What's it about? Fresh-faced rookie No longer fresh-faced, cops Schmidt (Jonah Hill) and Jenko (Channing Tatum) are nonetheless assigned to an undercover assignment where they must pose as high school college students to infiltrate a drugs gang. But former nerd Schmidt and former jock Jenko find high school college has changed a lot since their day puts a strain on their bromance. Fishes-out-of-water Relationship hijinks ensue.


Is it any good? I wasn't entirely sure I would like this this would pull off the same trick again, but I was pleasantly surprised to find it was quite good fun, thanks again to appealing and funny performances by Tatum (showing a hitherto unsuspected continuing to show a talent for comedy) and Hill (showing a hitherto unsuspected continuing to show an ability to be thin). Okay, so Hot Fuzz 21 Jump Street pastiched the mismatched buddy, action-comedy cop-show a few years ago, but this also delivers good laughs, funny set-pieces and a couple of many, many knowing winks at the viewer about what they're doing here, as they gleefully take the piss out of the sequel formula, particularly in the very funny end credit sequence. It could have done with a stronger bad-guy and has a few too many dick jokes (if such a thing is possible), but it keeps things snappy and I laughed a few times, and not just because I was drinking at the time. Plus Ice Cube is in it, and he's just cool. (Cool? Ice Cube? Zing! What? What’s wrong with using the same joke again? Or the same review?)

Anything else I should know? Readers of a certain vintage will no doubt recall the cheesy 80s TV series, which launched the career of one Johnny Depp, also starred Richard Grieco, who went on to star in spin-off series Booker. And where there's a movie revamp sequel of an old TV show, there's bound to be a new cameo. Can you guess who it might be?

What does the Fonz think? Passes the test. Again.





Buy it on Amazon

The Babadook (Jennifer Kent, 2014)

What's it about? A struggling single mother (Essie Davis) becomes increasingly stressed by her 6-year old son's behavioural problems and his insistence that a monster called Mr Babadook has emerged from the pages of a mysterious book and invaded their home. Obviously, it's all in his head. Isn't it....?


Is it any good? Yes, very good indeed, for two main reasons. First, it's doesn't rely on easy scares, preferring instead to build up a claustrophobic sense of unease and tension. Whilst we never see much of the monster, we certainly hear it, with a superbly unsettling sound design ratcheting up the tension levels. Director Jennifer Kent is obviously well-versed in the psychological horror genre, nodding towards the stylistic flourishes of early horror cinema, with elements of Hitchcock, Polanski and Lynch in there too, as it juxtaposes the mundane elements of everyday life with creeping, possibly supernatural, intrusions to the family home. Plus there's a touch of Tim Burton/Henry Selick animation between the pages of the ghoulish pop-up book. So all that adds up to a nicely chilly atmosphere of dread, set in surroundings filled with foreboding.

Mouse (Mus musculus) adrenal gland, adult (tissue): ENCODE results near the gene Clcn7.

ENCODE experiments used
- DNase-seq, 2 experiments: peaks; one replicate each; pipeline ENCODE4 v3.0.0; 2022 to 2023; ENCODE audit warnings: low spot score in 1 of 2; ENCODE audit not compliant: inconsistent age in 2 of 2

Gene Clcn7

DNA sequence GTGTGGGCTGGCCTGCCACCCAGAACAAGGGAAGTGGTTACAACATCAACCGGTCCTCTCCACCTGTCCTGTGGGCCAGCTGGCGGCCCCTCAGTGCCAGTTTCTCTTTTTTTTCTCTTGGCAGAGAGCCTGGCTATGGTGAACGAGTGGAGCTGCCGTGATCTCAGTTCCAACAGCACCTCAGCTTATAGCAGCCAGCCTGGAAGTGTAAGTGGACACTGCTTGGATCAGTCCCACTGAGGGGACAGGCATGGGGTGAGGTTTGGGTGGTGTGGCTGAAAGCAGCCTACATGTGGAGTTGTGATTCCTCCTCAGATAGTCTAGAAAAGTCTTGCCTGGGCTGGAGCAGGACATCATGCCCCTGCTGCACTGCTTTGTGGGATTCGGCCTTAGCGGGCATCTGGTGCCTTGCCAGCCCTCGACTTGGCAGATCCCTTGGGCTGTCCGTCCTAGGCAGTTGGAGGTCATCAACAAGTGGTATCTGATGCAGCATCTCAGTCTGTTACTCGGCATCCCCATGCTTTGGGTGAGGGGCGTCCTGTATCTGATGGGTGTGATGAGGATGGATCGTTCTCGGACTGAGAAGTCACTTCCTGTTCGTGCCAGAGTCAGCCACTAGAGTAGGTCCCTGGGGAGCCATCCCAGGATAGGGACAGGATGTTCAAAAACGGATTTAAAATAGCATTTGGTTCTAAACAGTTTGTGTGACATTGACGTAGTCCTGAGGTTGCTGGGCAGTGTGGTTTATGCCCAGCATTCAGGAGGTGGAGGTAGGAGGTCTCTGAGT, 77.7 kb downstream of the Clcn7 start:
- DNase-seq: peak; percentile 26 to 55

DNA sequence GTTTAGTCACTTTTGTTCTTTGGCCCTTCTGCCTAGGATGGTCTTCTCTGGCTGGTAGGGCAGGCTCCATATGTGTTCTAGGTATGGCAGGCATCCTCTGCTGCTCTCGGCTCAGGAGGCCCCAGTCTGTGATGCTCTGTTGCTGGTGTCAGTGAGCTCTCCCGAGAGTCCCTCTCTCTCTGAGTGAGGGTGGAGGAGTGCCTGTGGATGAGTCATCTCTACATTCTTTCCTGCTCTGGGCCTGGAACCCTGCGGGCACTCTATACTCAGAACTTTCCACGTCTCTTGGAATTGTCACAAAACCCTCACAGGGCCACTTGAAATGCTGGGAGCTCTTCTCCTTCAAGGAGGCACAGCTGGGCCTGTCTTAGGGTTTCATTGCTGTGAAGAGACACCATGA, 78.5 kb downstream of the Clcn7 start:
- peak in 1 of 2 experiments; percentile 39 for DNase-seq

However, the second reason this is effective is that it's actually about something, focusing as it does on the strained, and affecting, relationship between mother and child. The problem initially appears to be with the child (a superb, wide-eyed turn from young Noah Wiseman), whose behaviour will no doubt strike a chord with any parent who has ever been embarrassed or aggravated by their children. However, it soon becomes clear that Mr Babadook could easily be the manifestation of the demons experienced by the mother, grief-stricken over the death of the boy's father and possibly resentful of her child as a result. Again, this harks back to influential horror touchstones like The Haunting and The Innocents, with We Need to Talk About Kevin a pertinent modern parallel, all films which question the psychological reliability of the female lead. This subtext gives it a bigger impact, since we end up caring about the two characters and their eventual fate, which in turn heightens the tension as the film proceeds to a slightly odd, but smart ending. I very much liked it, and was genuinely a bit unnerved, not least by the voice of the Baba-dook, Dook, DOOOOOOKHHH!!! Eeeek! Run away!

Anything else I should know? Parents who read bedtime stories to their kids will recognise that moment in the film when you start to doubt if the seemingly innocent book is really all that suitable as a bedtime story. Here's the Top 6 books to avoid reading your children at bedtime.


  1. Watership Down. Violence, death, hallucinations, more death. don't be fooled by the picture of the fluffy bunny on the front.
  2. The Pied Piper of Hamelin. A wandering minstrel who can control RATS steals all the children from a town, never to see their parents again. Except for one lame boy, thereby teaching children it's better and safer to be disabled.
  3. Black Beauty. Ah, my lovely horse! Doesn't go well for our hero though, as he is mistreated throughout his entire life. At least he didn't end up DEAD, like his mate Ginger.
  4. Barbie:Star of the Ballet (with flashing lights). Repeated reading will leave any well-adjusted parent staring into a deep pit of despair and harboring dark thoughts. I know. God help me, I know.... 
  5. Stephen King's IT. Sure, it's about kids and clowns, but who would have thought it would end up with lot of dead children and graphic sex?